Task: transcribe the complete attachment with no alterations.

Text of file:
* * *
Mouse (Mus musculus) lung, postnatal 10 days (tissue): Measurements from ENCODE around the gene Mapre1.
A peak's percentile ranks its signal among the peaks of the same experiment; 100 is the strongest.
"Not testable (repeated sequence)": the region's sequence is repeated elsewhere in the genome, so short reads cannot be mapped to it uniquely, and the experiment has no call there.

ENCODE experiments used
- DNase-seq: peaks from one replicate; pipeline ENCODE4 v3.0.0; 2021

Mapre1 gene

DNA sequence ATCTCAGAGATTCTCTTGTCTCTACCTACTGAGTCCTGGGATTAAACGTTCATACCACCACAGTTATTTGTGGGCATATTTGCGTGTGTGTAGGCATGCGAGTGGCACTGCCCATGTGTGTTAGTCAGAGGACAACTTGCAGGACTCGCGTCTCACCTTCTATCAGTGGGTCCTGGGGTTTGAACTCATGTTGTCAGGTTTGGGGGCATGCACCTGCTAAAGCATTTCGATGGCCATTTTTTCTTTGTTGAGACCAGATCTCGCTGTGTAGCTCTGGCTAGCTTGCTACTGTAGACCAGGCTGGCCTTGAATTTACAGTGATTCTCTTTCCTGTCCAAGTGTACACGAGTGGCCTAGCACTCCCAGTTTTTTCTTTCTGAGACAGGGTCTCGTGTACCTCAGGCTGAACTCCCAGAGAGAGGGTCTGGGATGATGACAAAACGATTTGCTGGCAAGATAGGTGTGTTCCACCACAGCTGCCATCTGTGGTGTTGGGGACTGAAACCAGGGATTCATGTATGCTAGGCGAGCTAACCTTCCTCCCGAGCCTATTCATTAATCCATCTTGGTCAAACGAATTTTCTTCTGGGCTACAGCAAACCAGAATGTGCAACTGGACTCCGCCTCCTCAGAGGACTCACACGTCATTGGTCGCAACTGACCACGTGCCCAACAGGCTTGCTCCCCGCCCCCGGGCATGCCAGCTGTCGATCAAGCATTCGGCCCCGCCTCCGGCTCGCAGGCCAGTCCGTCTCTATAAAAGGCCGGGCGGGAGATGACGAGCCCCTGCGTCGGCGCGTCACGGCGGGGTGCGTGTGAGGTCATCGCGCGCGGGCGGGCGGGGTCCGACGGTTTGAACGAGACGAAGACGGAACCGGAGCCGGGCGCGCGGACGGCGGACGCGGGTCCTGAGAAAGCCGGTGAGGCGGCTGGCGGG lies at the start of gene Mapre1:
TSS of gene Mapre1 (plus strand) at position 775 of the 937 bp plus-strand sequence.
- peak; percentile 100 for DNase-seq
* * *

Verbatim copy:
Mouse (Mus musculus) lung, postnatal 10 days (tissue): Measurements from ENCODE around the gene Mapre1.
A peak's percentile ranks its signal among the peaks of the same experiment; 100 is the strongest.
"Not testable (repeated sequence)": the region's sequence is repeated elsewhere in the genome, so short reads cannot be mapped to it uniquely, and the experiment has no call there.

ENCODE experiments used
- DNase-seq: peaks from one replicate; pipeline ENCODE4 v3.0.0; 2021

Mapre1 gene

DNA sequence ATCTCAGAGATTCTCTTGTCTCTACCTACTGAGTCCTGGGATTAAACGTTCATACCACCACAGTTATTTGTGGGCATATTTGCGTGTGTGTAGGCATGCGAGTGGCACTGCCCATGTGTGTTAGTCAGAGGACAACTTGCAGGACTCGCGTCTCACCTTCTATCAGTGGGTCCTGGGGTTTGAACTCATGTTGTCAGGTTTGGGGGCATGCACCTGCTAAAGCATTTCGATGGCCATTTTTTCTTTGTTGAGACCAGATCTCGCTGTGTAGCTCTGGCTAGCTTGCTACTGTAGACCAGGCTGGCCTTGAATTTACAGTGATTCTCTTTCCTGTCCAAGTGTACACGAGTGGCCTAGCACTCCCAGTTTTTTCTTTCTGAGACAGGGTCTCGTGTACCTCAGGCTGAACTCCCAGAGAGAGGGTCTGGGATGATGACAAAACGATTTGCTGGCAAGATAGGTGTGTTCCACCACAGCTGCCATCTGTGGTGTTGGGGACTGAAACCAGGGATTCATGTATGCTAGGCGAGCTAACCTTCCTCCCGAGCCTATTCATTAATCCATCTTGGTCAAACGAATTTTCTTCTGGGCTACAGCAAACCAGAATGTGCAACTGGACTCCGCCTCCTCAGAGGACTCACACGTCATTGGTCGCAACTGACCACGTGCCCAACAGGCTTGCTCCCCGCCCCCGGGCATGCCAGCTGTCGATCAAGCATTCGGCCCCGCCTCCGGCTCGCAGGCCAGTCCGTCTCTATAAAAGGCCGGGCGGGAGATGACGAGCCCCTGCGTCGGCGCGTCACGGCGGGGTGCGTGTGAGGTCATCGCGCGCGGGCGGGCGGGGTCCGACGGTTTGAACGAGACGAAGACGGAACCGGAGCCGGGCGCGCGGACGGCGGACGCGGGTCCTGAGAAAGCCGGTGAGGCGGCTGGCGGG lies at the start of gene Mapre1:
TSS of gene Mapre1 (plus strand) at position 775 of the 937 bp plus-strand sequence.
- peak; percentile 100 for DNase-seq